The best Hong Kong international stock brokers

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This is an overview of some leading Hong Kong online stock brokers that are able to buy international shares. If you’d prefer to browse it as a comparison table, see the table of Hong Kong international stock brokers. To compare fees for investing in Hong Kong shares only, see this comparison of Hong Kong online stock brokers.

Who’s who

Boom Securities was one of the pioneers in Asian online stock broking, launching its first platform in 1997. As of 2010, it’s now part of Japan’s Monex Group. The firm offers online trading in most Asian markets and seems to be a popular choice with international investors looking for a regional multimarket account.

Phillip Securities Hong Kong is a well-known independent offering a good range of markets online and by telephone. Its Singapore sister firm may perhaps be a slightly better choice for foreign investors. If comparing brokers internationally, be aware that Phillip Singapore and Phillip Hong Kong seem to be run separately and offer a few differences in markets and fees.

Polaris Securities is the local arm of one of Taiwan’s biggest brokerages, while Haitong Securities International was formerly Taifook Securities until being taken over by mainland Chinese broker Haitong. Both offer Chinese B Shares, Hong Kong and the USA online, while other regional markets are mostly available offline.

Interactive Brokers and Saxo Bank both have local offices. Given the relatively high costs of most North American and European countries through local brokers, they are probably a good option for Hong Kong investors looking to invest in the West.

What they trade

The Greater China markets – Chinese B shares, Hong Kong and Taiwan – plus the US are the core offering for most Hong Kong stock brokers, although plenty of other regional markets are on offer. Interactive Brokers and Saxo Bank are of course more geared towards Europe and North America than Asia, although they offer major Asian markets.

CompanyMarkets available
Interactive BrokersOnline: Australia, Austria, Belgium, Canada, France, Germany, Hong Kong, India (for NRIs only), Italy, Japan, Mexico, Netherlands, Singapore, Spain, Sweden, Switzerland, UK, USA
Boom SecuritiesOnline: Australia, China B, Hong Kong, Indonesia, Japan, Korea, Malaysia, Philippines, Singapore, Taiwan, Thailand, USA
Haitong Securities (formerly Taifook Securities)Online: China B, Hong Kong, USA

Broker-assisted: Australia, Canada, Japan, Korea, Malaysia, Singapore, Taiwan, Thailand, UK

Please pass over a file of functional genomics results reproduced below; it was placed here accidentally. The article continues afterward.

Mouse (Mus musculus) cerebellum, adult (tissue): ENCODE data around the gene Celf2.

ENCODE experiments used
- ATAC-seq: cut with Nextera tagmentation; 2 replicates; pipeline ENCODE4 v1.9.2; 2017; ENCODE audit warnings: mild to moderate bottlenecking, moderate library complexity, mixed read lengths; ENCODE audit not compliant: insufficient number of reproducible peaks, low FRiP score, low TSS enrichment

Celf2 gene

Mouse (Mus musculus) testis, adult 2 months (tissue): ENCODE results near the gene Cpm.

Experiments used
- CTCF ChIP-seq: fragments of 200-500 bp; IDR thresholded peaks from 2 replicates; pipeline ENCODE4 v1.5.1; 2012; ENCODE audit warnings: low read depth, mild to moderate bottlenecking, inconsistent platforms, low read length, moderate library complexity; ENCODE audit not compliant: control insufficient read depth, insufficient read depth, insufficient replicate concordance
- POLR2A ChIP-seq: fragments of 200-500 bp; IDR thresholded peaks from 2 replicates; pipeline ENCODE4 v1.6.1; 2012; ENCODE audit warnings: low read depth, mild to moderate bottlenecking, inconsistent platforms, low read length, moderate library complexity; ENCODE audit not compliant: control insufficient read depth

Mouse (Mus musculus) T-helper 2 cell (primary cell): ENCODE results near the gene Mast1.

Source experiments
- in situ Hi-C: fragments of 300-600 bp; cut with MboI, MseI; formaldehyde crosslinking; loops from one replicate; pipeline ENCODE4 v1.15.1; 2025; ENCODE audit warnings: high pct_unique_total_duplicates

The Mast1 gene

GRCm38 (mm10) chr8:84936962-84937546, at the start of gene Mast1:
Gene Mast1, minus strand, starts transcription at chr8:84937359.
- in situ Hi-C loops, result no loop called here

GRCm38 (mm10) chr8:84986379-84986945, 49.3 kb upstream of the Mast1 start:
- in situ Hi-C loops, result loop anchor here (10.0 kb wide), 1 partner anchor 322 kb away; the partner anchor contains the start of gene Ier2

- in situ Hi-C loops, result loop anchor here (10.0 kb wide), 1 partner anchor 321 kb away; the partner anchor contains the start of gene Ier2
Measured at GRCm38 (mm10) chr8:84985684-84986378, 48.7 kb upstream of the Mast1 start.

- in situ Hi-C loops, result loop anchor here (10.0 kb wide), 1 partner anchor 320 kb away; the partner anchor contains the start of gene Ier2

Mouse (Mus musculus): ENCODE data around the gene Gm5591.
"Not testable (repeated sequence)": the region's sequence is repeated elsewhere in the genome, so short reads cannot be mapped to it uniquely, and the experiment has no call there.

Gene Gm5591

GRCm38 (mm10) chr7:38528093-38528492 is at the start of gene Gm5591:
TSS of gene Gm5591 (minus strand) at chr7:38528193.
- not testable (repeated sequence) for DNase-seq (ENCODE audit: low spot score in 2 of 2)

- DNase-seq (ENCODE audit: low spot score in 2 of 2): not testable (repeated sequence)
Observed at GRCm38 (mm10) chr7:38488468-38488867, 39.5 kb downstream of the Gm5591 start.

Phillip Securities Hong KongOnline: Australia, China B, Hong Kong, Indonesia, Japan, Korea, Malaysia, Singapore, Taiwan, Thailand, USA

Broker-assisted: Canada, France, Germany, Philippines, UK
Polaris SecuritiesOnline: China B, Hong Kong, Taiwan, USA

Broker-assisted: Australia, Indonesia, Japan, Korea, Malaysia, Philippines, Singapore, Switzerland, Thailand, UK, Vietnam
Saxo BankOnline: Australia, Austria, Belgium, Canada, Czech Republic, Denmark, Finland, France, Germany, Hong Kong, Italy, Japan, Netherlands, Norway, Poland, Portugal, Singapore, South Africa, Spain, Sweden, Switzerland, UK, USA

Greece available as CFDs

For full details of fees and other services, click to see the detailed Hong Kong international online stock broker comparison chart.

What they charge

Fees vary significantly between markets and providers. A minimum HK$100 is standard for the local exchange, although Interactive Brokers will do this more cheaply. Expect about 0.3-0.7% for most markets and notably rates for Taiwan are better than you’ll get from most other stock brokers globally.

But watch out for hugely uncompetitive rates on markets such as Australia, Canada and Europe relative to what’s available locally in those countries. Look towards Interactive Brokers or Saxo Bank for better rates on these.

Dividend handling charges of around 0.5-1% with high minimums and no maximums are an ongoing irritation at Hong Kong stock brokers. However, custody fees seem to have reduced lately.

In my view

Boom offers a convenient solution with all markets being available online. For Phillip, it probably makes more sense for international investors to go through the Singapore part of the group, which offers Sri Lankan trading and a slightly simpler fee structure.

I have yet to speak to anyone who has used Polaris or Haitong, so can’t form a view on them. Notably, Polaris says that it can trade in Vietnam, which would make it the only retail brokerage outside the country to do so as far as I know.

Local accounts with Interactive Brokers and Saxo Bank will be mostly of interest to Hong Kong residents looking to invest in North America or Europe.

Client restrictions

Most Hong Kong stock brokers will accept non-resident retail clients. However, many will not do business with US residents for reasons explained in this article.

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